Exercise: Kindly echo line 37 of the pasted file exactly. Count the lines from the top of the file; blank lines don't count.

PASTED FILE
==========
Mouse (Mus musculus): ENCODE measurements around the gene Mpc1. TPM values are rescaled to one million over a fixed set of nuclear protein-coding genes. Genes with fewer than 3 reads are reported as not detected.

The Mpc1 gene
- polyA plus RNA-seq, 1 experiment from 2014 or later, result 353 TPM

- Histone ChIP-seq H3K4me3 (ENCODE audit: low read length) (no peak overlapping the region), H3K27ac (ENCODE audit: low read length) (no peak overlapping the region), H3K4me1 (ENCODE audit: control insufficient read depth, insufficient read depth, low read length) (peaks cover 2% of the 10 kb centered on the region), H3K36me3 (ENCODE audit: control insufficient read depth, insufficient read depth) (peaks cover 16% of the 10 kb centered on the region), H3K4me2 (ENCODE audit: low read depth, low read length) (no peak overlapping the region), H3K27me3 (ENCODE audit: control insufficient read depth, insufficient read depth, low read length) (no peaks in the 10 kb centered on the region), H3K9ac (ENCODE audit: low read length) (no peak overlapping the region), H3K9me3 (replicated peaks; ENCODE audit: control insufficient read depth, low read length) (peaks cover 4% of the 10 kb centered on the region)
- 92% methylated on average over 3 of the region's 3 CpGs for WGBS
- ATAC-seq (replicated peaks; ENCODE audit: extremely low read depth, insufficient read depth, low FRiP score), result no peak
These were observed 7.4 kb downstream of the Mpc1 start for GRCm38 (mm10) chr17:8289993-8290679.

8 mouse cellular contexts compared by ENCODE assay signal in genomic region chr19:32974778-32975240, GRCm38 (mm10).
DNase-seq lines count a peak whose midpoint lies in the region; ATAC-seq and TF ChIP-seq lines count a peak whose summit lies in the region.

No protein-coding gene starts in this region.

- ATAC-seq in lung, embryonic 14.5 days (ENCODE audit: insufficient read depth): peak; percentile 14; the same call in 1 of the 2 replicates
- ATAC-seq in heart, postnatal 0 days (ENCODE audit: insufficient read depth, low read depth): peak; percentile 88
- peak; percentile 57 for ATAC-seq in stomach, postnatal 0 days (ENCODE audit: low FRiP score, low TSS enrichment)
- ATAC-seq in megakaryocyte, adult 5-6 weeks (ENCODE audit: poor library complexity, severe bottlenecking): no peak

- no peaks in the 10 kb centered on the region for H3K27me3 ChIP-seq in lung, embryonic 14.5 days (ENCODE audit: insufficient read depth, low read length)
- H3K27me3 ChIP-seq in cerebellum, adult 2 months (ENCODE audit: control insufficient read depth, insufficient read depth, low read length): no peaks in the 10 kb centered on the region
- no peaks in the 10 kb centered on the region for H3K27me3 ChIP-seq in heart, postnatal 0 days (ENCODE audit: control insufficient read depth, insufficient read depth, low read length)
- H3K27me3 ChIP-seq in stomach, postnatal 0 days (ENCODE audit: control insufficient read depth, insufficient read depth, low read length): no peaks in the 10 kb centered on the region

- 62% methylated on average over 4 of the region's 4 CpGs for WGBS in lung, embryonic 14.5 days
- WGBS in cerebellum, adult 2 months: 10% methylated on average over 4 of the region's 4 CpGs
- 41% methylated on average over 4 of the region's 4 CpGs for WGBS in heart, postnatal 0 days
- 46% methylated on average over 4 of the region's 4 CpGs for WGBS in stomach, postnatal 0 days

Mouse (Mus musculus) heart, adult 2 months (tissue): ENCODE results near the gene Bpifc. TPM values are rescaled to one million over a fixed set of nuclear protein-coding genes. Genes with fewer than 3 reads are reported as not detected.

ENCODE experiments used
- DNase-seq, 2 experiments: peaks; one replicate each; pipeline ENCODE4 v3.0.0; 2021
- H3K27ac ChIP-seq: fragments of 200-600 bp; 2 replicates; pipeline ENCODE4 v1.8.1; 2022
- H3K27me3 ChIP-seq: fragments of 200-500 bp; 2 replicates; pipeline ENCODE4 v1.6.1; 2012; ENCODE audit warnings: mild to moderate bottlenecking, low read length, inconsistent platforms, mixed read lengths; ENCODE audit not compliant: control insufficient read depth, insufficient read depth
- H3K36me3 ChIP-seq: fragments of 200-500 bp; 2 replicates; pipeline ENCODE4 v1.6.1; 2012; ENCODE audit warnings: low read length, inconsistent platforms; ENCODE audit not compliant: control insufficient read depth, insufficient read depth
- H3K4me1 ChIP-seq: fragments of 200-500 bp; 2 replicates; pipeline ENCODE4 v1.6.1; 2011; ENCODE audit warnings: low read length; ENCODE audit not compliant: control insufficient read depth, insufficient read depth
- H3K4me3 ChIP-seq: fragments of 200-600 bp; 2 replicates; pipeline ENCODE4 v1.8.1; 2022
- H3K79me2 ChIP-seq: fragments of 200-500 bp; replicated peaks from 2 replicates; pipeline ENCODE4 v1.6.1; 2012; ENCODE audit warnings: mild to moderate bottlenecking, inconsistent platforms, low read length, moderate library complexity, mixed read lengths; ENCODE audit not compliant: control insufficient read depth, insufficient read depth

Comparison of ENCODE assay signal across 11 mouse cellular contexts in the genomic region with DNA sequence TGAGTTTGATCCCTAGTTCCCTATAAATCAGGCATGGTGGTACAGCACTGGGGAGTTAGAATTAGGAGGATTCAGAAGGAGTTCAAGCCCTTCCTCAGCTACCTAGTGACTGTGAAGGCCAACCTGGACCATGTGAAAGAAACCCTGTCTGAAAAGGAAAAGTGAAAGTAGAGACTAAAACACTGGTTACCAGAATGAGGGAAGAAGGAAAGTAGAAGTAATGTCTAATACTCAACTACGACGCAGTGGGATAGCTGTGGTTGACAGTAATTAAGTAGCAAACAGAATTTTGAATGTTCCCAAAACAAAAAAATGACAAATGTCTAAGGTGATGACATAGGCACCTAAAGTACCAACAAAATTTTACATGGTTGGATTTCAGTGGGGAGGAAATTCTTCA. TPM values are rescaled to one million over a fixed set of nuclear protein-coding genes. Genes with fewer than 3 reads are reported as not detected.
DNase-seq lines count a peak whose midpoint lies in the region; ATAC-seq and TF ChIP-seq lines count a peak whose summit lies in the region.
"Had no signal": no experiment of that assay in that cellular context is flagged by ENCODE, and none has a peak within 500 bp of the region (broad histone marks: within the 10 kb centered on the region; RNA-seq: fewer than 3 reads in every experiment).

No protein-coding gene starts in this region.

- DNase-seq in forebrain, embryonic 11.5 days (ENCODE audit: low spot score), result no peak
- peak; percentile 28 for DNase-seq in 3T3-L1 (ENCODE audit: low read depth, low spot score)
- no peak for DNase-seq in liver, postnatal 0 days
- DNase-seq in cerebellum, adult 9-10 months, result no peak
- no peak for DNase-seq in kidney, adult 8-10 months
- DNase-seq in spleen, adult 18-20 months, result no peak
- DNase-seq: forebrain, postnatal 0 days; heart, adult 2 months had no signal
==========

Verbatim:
- peak; percentile 28 for DNase-seq in 3T3-L1 (ENCODE audit: low read depth, low spot score)